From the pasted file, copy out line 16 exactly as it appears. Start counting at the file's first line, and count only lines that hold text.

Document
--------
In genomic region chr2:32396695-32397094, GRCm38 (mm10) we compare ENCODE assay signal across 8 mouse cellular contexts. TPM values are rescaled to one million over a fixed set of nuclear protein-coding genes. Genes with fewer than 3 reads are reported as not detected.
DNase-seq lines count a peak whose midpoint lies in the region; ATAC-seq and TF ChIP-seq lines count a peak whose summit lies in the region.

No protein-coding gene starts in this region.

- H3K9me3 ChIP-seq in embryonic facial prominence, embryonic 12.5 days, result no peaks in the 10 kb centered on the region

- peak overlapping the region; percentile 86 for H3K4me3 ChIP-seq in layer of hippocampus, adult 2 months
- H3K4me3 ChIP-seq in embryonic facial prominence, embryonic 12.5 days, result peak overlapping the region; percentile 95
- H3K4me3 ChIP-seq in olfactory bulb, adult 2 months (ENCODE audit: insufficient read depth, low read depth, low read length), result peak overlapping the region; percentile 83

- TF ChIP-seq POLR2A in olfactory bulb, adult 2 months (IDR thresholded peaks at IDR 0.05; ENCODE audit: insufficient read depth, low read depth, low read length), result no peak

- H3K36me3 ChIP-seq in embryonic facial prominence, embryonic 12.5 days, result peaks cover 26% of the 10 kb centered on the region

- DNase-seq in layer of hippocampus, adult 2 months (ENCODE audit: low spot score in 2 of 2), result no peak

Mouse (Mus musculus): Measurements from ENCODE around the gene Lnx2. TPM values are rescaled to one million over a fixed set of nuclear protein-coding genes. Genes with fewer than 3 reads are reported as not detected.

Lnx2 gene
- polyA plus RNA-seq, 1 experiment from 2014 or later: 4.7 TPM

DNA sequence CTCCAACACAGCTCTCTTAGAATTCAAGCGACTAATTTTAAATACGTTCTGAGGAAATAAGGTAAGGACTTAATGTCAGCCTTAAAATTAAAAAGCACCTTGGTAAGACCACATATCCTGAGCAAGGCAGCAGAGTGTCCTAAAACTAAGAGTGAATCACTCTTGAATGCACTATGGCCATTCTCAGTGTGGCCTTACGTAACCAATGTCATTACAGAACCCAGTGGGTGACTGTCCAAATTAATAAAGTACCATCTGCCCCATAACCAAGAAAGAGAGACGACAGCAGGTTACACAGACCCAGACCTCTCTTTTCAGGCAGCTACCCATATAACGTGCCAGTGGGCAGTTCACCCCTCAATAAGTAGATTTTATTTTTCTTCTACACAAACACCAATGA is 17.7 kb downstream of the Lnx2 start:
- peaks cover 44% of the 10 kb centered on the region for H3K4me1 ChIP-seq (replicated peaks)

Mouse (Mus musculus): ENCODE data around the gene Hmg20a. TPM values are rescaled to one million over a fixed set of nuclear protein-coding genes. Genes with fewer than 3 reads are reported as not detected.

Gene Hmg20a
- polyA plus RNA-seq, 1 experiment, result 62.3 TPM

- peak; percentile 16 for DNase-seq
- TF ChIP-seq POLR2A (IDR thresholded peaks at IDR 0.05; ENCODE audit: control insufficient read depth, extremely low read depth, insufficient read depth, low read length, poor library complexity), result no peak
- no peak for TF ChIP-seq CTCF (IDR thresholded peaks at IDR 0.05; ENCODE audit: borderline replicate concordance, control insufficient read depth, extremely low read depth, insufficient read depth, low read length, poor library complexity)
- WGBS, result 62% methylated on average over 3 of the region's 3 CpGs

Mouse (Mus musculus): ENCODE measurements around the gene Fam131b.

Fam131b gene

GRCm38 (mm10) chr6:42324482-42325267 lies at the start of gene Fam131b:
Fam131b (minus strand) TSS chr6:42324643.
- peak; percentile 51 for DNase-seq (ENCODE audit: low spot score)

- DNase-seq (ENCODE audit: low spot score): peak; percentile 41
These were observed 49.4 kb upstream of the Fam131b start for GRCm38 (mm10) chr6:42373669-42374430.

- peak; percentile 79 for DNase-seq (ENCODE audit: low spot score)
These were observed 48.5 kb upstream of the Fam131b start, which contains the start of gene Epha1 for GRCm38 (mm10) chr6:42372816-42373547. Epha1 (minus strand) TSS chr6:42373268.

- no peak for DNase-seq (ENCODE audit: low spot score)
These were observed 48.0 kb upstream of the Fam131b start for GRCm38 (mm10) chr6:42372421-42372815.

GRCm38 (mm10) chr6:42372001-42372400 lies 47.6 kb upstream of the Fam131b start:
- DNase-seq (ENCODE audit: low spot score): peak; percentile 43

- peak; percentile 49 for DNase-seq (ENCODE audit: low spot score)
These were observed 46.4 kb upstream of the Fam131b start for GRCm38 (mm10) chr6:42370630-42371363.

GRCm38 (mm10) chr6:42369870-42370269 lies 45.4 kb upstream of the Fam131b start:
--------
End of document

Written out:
Mouse (Mus musculus): ENCODE data around the gene Hmg20a. TPM values are rescaled to one million over a fixed set of nuclear protein-coding genes. Genes with fewer than 3 reads are reported as not detected.